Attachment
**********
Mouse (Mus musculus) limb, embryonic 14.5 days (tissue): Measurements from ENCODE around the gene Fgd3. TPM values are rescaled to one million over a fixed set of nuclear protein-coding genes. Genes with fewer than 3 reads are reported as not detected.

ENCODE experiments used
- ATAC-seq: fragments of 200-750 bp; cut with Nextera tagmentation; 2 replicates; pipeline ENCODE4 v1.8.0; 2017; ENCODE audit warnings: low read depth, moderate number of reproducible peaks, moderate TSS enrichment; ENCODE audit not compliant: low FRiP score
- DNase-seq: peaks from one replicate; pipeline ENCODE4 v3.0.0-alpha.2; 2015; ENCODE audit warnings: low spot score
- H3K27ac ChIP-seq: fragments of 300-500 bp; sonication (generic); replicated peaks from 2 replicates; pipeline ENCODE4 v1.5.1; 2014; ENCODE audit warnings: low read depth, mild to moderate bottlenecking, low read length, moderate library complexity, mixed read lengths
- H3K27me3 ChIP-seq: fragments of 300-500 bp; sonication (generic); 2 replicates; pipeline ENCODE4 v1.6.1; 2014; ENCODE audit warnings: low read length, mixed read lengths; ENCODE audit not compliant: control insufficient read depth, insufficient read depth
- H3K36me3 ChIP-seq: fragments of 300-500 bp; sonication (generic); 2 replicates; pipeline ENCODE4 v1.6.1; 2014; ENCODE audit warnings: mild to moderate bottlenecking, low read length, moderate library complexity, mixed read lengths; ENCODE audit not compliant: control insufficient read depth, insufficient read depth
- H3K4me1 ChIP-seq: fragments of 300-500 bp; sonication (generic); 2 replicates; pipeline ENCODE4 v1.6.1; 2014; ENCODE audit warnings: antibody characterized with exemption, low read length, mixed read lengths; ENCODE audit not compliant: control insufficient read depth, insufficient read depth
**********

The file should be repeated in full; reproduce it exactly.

Mouse (Mus musculus) limb, embryonic 14.5 days (tissue): Measurements from ENCODE around the gene Fgd3. TPM values are rescaled to one million over a fixed set of nuclear protein-coding genes. Genes with fewer than 3 reads are reported as not detected.

ENCODE experiments used
- ATAC-seq: fragments of 200-750 bp; cut with Nextera tagmentation; 2 replicates; pipeline ENCODE4 v1.8.0; 2017; ENCODE audit warnings: low read depth, moderate number of reproducible peaks, moderate TSS enrichment; ENCODE audit not compliant: low FRiP score
- DNase-seq: peaks from one replicate; pipeline ENCODE4 v3.0.0-alpha.2; 2015; ENCODE audit warnings: low spot score
- H3K27ac ChIP-seq: fragments of 300-500 bp; sonication (generic); replicated peaks from 2 replicates; pipeline ENCODE4 v1.5.1; 2014; ENCODE audit warnings: low read depth, mild to moderate bottlenecking, low read length, moderate library complexity, mixed read lengths
- H3K27me3 ChIP-seq: fragments of 300-500 bp; sonication (generic); 2 replicates; pipeline ENCODE4 v1.6.1; 2014; ENCODE audit warnings: low read length, mixed read lengths; ENCODE audit not compliant: control insufficient read depth, insufficient read depth
- H3K36me3 ChIP-seq: fragments of 300-500 bp; sonication (generic); 2 replicates; pipeline ENCODE4 v1.6.1; 2014; ENCODE audit warnings: mild to moderate bottlenecking, low read length, moderate library complexity, mixed read lengths; ENCODE audit not compliant: control insufficient read depth, insufficient read depth
- H3K4me1 ChIP-seq: fragments of 300-500 bp; sonication (generic); 2 replicates; pipeline ENCODE4 v1.6.1; 2014; ENCODE audit warnings: antibody characterized with exemption, low read length, mixed read lengths; ENCODE audit not compliant: control insufficient read depth, insufficient read depth